Mika: The idea of our collaboration is to explore the expressive possibility of digital music instruments using e-textile sensor costumes. Over time we have tried different ways to integrate sensor data with digital music instruments. My challenge is to think of how the esthetic of costume and music concepts could work together, and how you would “play” them. It takes time to implement these systems, and until now, it was always small and quick try-outs of ideas. This time, we had at least two solid weeks together to concentrate on our project. The set-up we developed during this residency will be a base for us to build a more elaborate music interface that can be really performed as an instrument. So for me, this was a very big step in our collaboration.

MAG: I agree with Mika. We have got way further than the other times. And it feels that the costume instrument has now developed into something that is more controllable and can be used in music. There are so many possibilities, but also a lot of difficulties that pop up all the time when it comes to practical use in a live situation. The challenge is not to fall for just trying everything you can do using this technique with the sensors and the Organelle, but to choose one or two things that are the most useful and interesting for my way of doing music. And then develop that technique so that it will be as stable and easy to work with as possible. Then it can be used as an extended expression of the music in a fun and playful way, without worrying that things won’t work or will trigger wrong things.

Mika: This is a bit of a chicken and egg problem. I want to know how Mag wants to play and adjust the interface. Mag wants to know how the interface works and develop how she plays… Sometimes she plays to accommodate the behavior of the sensor, and it creates an interesting way of playing… on the other hand, I could fix the sensor so that she can use it in a more natural position or movement…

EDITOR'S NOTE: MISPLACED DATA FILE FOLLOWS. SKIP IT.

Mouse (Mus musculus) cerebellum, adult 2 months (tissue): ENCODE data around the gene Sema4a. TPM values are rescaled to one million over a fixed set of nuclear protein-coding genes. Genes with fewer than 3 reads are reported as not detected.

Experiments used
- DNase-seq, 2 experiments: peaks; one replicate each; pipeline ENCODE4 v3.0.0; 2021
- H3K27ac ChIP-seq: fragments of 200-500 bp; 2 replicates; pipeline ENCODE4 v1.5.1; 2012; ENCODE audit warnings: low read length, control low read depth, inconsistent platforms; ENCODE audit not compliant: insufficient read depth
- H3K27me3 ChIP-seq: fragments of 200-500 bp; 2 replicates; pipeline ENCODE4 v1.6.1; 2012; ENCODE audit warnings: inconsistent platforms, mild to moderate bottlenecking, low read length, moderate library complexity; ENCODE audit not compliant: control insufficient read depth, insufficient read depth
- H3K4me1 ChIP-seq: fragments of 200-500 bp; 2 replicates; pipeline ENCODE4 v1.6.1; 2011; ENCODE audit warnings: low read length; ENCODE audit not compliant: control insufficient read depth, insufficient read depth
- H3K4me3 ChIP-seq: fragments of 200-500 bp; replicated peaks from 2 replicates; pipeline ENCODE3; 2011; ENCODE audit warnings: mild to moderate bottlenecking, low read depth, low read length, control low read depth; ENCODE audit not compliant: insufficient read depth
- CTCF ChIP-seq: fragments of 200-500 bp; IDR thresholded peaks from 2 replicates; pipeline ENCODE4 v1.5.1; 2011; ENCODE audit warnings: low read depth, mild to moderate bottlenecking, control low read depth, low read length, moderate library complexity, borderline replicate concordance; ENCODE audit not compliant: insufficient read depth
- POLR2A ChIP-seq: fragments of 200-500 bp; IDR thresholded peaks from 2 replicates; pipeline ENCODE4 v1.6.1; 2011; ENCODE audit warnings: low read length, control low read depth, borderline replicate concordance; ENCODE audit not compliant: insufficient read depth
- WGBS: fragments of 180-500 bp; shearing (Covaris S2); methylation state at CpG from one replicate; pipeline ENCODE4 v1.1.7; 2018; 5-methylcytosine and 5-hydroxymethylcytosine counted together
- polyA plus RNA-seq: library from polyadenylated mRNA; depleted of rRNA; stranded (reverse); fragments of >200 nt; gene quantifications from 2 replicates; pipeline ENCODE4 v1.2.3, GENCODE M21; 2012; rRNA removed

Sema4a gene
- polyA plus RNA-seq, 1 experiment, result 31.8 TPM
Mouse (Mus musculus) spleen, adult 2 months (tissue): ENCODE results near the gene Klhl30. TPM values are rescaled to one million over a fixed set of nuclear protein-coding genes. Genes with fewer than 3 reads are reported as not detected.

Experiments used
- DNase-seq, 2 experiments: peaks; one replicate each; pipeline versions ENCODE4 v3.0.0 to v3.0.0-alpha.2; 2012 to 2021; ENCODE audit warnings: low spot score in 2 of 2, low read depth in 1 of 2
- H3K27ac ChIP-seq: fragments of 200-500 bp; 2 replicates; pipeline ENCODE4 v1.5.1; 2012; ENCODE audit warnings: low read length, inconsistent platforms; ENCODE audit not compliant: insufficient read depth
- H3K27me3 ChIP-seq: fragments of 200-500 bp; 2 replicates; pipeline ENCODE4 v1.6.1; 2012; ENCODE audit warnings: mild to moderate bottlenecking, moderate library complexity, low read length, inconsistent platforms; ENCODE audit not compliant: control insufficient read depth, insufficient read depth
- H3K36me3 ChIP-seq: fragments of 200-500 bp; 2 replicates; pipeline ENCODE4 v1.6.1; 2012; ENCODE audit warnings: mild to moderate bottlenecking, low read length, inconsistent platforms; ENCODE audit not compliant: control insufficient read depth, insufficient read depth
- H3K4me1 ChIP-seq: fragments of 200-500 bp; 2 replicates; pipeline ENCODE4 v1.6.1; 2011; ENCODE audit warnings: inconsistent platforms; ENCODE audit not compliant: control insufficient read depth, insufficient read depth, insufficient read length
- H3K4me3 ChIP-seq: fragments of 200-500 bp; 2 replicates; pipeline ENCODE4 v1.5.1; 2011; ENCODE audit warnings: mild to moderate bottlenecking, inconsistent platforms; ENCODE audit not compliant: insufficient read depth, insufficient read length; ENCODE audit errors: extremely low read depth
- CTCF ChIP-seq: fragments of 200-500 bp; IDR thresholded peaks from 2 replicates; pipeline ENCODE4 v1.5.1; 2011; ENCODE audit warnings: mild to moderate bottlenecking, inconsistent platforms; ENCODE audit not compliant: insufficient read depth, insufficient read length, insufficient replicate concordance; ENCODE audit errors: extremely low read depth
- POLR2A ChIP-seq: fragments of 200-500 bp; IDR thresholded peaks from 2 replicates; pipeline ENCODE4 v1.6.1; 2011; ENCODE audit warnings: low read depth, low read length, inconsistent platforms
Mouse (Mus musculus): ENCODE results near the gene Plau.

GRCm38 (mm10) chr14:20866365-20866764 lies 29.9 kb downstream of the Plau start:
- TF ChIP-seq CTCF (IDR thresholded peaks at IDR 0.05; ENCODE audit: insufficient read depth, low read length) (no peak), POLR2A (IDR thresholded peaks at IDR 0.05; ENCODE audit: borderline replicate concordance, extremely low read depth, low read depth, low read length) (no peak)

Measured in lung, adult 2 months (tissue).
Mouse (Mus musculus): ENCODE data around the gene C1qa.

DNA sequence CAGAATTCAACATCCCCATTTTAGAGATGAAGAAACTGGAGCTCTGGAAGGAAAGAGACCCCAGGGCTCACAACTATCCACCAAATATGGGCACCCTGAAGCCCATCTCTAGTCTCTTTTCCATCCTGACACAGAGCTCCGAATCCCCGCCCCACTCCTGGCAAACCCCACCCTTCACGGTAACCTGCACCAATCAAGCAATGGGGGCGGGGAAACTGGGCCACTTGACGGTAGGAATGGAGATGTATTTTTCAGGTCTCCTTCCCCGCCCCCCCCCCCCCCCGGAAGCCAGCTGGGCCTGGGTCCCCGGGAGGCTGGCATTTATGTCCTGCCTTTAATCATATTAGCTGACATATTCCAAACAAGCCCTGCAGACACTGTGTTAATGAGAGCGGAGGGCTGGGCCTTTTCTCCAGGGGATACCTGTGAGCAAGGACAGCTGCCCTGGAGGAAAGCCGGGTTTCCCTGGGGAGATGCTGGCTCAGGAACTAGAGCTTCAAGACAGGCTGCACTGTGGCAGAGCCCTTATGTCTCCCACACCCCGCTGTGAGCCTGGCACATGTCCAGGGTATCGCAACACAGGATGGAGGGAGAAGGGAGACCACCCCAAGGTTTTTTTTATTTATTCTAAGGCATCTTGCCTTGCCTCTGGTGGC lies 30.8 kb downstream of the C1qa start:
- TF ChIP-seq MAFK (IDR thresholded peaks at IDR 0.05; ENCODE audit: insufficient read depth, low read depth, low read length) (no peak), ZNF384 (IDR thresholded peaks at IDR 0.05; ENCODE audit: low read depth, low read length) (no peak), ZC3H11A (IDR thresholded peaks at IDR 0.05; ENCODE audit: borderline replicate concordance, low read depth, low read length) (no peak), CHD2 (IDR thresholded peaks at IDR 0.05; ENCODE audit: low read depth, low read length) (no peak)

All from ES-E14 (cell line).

MAG, in what ways do you relate the very expressive act of playing your extroverted acoustic trombone with the similarly precise gestures of manipulating the Bela sensors to control the Organelle synth?

MAG: There are many things that are in some way similar but also very different. The trombone is a very visual instrument with a lot of movements going on while you play it. This is the same with the Bela sensors on my body, which are controlled by my body movements. The movement has to become automatic for a specific sound or tune, without thinking about it. It’s almost like the sound has to be implemented as part of your body.

And your body has to learn how to control things in a precise way. If you move a little bit too much, the sound will be different. The Bela board sensor is very sensitive to calibration and training. It’s sometimes better and sometimes worse, and then maybe you have to adjust your movements a little bit differently each time. That is also something that is tricky with the trombone, you also have to adjust a bit differently if it is hot or cold, because the tuning varies according to temperature.

So they are both quite difficult instruments to use if you are interested in getting a perfect sound. Luckily I’m a punk artist and I don’t have a big interest in that kind of perfection, because it’s not the way I express myself. So I can enjoy sounds that are more dirty and out of tune. I can also appreciate the unexpected thing that comes out of an instrument when you don’t have full control over it. I like wild and uncontrollable elements to a certain degree, because it can trigger you to go in unexpected ways.

Mika, how will the costume itself evolve?

Mika: During this residency, to make the best use of my time with MAG, I decided not to work on making the costume, but to focus on testing the placement and functionality. So I made the sensors in my studio first and brought a working system that is ready to play. The sensors are made out of kinesiology tape that you can stick onto skin. This way we could quickly test the placements of the sensors. The mini Bela board, which I am using for reading sensors and applying machine learning, can read up to 8 analog sensors. We started off by using 8 sensors on MAG, and slowly reduced to 2 on the wrists.

Magtronics prototype gloves. © Mika

We also tried out many combinations of controls: which parameters make sense to be controlled by the costume, and which should remain controlled by the original Organelle interface. Now that we have fixed the basic interaction and system, I am ready to start making the actual “costume”, which in this case will be gloves. MAG often has themes in her songs, and we talked a lot about what the costume could represent. She has a boar flute that she uses in one of her songs, and she uses the pig figures sometimes to represent her songs, and one of her last album’s song is called the Monster… We talked about wild boars, the figure of Krampus, something wild and hairy with glowing eyes. Well, this idea has to develop further to actually design a costume, but some ideas are already in my mind.